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An empty cardboard record sleeve from ‘Record Salon’, 16 Lewis Street, Aberaman. The sleeve also gives the store proprietor ‘A. Shumanski’ [Abraham]. There are two illustrations of record players on either side of the sleeve and the trademark symbol for ‘His Master’s Voice’ at the top of the sleeve. This record sleeve may originate from the early years of ‘Record Salon’ business, as later sleeves of different designs also include several Record Salon store locations in Mountain Ash and Aberdare.

The Record Salon in 49b Commercial Street, Aberdare was the third business premises of that name opened by Abraham Shumanski. Abraham was born in Warsaw in 1885 and the family moved to Cardiff sometime around 1901. A watchmaker by trade, he founded his first shop at 16 Lewis Street, Aberaman, and later opened a further store at 37 Oxford Street, Mountain Ash. In 1920 he married Rachel (Rae) Harris, from a prominent Jewish family in Aberdare and they continued to live locally until at least 1939. By 1957 they had moved to Cardiff but continued to commute daily to Mountain Ash to run the business there. Sometime during the 1960s the sold the Aberdare shop to their employee, Grace Jones. When they disposed of the other businesses is not known.

Abraham died in 1973, aged 78.

Rae died in 1977, aged 77.

At the turn of the 20th century, the Cynon Valley had a small Jewish community, consisting of some fifty families throughout the towns of Abercynon, Penrhiwceiber, Mountain Ash, Aberaman and Aberdare. Most of Jewish families came to Aberdare from Eastern Europe, mainly Russia. The earliest record of Jewish presence and activity in the Cynon Valley dates to 1858-9. The name of Harris Freedman and the partnership of Lyons and Hyman are listed as trading as pawnbrokers and general dealers in Aberdare.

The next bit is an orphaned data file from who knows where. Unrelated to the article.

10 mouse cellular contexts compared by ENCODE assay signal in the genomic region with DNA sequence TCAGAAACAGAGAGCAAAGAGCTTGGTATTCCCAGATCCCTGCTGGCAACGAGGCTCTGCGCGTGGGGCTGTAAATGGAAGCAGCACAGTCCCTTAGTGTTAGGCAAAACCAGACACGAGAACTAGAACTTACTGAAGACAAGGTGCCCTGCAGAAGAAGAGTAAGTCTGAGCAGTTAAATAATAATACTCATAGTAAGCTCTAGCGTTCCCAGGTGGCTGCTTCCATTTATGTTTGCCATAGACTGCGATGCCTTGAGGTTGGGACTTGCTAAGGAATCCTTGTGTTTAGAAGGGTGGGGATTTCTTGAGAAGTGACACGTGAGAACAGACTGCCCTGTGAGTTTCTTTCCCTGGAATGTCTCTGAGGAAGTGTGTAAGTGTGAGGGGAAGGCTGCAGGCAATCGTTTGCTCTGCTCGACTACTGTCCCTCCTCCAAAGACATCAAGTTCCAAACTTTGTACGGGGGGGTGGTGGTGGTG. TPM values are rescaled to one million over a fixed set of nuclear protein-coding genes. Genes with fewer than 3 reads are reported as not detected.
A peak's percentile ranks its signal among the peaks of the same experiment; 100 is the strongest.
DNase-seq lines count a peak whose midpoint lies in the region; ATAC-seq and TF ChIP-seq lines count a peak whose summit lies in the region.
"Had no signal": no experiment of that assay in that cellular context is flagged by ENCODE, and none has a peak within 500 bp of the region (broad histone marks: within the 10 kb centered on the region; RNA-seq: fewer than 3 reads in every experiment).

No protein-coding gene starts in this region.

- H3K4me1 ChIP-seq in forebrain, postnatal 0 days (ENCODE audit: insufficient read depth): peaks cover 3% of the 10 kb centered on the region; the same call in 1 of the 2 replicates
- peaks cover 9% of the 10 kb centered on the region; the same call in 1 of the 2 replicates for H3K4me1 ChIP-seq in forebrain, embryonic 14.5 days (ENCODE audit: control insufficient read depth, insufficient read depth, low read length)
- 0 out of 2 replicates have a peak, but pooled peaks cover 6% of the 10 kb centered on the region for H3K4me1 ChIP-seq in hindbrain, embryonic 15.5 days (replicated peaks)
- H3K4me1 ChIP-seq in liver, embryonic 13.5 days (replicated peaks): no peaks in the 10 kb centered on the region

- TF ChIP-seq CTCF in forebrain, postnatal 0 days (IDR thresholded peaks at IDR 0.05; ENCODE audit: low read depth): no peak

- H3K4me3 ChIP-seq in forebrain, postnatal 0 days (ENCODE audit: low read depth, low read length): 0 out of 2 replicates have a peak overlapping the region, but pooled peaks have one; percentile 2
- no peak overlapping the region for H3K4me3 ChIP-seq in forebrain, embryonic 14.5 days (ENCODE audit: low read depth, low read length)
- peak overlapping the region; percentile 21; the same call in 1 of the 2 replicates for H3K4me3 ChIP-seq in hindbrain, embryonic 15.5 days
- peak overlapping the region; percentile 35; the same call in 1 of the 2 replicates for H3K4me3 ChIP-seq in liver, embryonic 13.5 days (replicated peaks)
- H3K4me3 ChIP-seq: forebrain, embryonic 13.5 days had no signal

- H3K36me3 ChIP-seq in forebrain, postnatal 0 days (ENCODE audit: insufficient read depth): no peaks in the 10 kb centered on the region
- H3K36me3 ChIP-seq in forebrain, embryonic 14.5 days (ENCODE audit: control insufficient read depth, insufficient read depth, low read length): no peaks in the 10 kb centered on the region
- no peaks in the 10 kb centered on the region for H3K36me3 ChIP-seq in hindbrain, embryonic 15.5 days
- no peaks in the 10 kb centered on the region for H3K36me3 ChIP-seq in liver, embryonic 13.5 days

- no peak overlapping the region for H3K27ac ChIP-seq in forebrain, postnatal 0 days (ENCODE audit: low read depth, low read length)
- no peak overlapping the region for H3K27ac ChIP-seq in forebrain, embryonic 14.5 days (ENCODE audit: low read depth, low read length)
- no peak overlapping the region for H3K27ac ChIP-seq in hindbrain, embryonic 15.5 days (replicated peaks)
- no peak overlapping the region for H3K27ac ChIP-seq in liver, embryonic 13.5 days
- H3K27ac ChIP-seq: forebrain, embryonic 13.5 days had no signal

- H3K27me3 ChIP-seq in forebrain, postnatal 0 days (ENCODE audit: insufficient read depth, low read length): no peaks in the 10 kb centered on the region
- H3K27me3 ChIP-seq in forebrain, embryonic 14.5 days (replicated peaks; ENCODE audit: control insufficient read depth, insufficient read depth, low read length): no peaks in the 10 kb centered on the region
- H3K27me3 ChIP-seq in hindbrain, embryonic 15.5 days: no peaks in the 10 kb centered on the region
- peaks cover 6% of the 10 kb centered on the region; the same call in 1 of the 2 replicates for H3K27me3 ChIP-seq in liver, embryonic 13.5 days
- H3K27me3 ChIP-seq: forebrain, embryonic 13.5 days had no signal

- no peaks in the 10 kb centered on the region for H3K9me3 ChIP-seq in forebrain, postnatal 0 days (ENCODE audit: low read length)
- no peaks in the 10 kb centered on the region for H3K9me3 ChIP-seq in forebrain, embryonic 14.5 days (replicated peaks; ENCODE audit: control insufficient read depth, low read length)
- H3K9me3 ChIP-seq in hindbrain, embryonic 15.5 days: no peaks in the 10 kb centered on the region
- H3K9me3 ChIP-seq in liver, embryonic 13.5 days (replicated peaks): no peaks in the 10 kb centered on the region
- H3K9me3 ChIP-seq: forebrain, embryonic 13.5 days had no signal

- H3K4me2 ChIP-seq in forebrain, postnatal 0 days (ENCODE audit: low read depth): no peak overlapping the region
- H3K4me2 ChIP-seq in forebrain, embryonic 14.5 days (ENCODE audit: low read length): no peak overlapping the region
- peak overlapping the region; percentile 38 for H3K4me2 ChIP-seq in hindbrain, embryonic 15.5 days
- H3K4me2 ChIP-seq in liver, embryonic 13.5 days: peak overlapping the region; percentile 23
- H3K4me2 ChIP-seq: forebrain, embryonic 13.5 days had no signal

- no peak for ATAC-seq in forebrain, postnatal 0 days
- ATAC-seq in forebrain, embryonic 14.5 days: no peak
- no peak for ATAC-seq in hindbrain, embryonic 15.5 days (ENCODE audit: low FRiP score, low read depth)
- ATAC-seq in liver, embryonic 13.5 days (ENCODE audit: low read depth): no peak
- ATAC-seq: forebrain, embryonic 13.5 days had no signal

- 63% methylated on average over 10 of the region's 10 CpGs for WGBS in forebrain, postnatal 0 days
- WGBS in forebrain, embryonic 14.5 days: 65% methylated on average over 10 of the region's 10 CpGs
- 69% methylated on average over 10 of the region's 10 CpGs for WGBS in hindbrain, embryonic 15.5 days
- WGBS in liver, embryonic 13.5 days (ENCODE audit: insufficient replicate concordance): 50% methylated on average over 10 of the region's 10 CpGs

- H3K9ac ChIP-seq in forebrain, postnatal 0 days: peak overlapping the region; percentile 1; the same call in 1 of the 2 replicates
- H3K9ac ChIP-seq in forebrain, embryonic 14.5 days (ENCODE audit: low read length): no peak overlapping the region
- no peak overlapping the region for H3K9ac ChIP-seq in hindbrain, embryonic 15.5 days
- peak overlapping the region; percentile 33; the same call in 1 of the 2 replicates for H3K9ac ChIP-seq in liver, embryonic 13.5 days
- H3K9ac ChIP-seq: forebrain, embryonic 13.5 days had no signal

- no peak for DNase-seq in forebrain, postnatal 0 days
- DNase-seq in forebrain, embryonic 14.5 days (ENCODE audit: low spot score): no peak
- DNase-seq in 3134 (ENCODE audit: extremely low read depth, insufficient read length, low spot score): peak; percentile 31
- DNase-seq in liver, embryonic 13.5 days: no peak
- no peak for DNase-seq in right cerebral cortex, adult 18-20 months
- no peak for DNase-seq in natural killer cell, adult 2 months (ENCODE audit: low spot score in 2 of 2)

Initially the Jewish community worshipped in individuals' homes or business premises but in 1887 David Hart allowed the use of his premises at 19a Seymour Street, Aberdare, as a permanent Synagogue. The Aberdare Hebrew congregation was at its largest, with around 90 members, from the 1910s to the 1930s. However, the community declined and services had virtually ceased by 1957, when the congregation was down to 35. In 1966 it was reported that services were no longer held there. The building, now a private residence again, received a blue commemorative plaque in 2015.

Depository: Cynon Valley Museum: ACVMS 1998 2671

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